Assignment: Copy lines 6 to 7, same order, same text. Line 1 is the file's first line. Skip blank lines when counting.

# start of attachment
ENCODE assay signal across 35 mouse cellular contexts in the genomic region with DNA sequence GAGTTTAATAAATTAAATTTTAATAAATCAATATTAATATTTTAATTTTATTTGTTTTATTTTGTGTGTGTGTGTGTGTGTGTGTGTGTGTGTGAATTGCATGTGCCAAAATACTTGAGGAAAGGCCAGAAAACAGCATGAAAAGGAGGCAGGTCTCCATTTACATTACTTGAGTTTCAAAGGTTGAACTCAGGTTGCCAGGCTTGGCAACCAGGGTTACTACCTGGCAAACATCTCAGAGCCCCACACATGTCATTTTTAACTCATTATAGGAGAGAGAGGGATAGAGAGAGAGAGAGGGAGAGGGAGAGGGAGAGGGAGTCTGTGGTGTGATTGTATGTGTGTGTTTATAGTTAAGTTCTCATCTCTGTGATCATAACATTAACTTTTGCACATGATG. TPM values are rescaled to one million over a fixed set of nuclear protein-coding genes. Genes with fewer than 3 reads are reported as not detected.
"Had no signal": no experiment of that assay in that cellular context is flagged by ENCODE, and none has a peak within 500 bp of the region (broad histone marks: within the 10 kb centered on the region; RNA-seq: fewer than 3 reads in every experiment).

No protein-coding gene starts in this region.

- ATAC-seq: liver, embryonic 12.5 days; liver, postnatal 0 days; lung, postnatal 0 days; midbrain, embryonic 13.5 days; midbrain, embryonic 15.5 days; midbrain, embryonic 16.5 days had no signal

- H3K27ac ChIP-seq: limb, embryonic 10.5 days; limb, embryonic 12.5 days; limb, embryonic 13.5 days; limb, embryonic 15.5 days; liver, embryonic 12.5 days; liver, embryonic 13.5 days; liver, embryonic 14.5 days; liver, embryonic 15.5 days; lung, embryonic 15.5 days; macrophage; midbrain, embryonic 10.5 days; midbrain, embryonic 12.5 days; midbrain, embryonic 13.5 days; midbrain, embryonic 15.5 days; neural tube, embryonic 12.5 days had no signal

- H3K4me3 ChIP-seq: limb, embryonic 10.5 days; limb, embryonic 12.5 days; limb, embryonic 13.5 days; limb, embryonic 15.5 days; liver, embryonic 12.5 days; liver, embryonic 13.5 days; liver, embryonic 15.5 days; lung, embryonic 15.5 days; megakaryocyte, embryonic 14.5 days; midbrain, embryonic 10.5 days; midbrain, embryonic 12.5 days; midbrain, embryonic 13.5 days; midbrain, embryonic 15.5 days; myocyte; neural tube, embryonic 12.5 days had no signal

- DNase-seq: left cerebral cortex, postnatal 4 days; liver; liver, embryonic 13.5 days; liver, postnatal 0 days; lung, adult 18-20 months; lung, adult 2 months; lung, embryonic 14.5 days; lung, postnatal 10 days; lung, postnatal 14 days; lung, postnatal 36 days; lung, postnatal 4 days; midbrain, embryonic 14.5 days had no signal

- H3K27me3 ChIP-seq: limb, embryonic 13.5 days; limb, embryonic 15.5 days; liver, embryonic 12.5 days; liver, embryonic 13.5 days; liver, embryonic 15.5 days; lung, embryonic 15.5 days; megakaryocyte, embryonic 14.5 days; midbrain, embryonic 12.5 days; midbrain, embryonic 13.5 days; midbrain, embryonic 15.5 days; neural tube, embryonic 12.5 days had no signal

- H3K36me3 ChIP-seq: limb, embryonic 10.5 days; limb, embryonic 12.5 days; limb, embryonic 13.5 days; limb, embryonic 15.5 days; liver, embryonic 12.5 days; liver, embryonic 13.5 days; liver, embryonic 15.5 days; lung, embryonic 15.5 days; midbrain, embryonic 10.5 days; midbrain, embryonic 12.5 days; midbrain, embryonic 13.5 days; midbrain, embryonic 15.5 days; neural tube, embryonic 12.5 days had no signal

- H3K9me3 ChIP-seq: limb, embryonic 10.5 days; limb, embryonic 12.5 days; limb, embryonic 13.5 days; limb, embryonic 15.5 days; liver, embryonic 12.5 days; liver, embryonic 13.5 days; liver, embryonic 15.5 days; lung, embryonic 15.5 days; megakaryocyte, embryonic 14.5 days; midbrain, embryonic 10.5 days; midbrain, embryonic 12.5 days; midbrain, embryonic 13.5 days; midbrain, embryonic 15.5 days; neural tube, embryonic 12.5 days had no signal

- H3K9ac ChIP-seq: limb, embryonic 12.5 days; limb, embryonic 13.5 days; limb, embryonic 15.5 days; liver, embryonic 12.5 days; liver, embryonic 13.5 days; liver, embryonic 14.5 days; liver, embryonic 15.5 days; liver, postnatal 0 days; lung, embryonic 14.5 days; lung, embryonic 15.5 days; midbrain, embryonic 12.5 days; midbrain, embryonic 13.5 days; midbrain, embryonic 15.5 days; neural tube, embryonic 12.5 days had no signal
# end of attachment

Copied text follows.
- H3K4me3 ChIP-seq: limb, embryonic 10.5 days; limb, embryonic 12.5 days; limb, embryonic 13.5 days; limb, embryonic 15.5 days; liver, embryonic 12.5 days; liver, embryonic 13.5 days; liver, embryonic 15.5 days; lung, embryonic 15.5 days; megakaryocyte, embryonic 14.5 days; midbrain, embryonic 10.5 days; midbrain, embryonic 12.5 days; midbrain, embryonic 13.5 days; midbrain, embryonic 15.5 days; myocyte; neural tube, embryonic 12.5 days had no signal

- DNase-seq: left cerebral cortex, postnatal 4 days; liver; liver, embryonic 13.5 days; liver, postnatal 0 days; lung, adult 18-20 months; lung, adult 2 months; lung, embryonic 14.5 days; lung, postnatal 10 days; lung, postnatal 14 days; lung, postnatal 36 days; lung, postnatal 4 days; midbrain, embryonic 14.5 days had no signal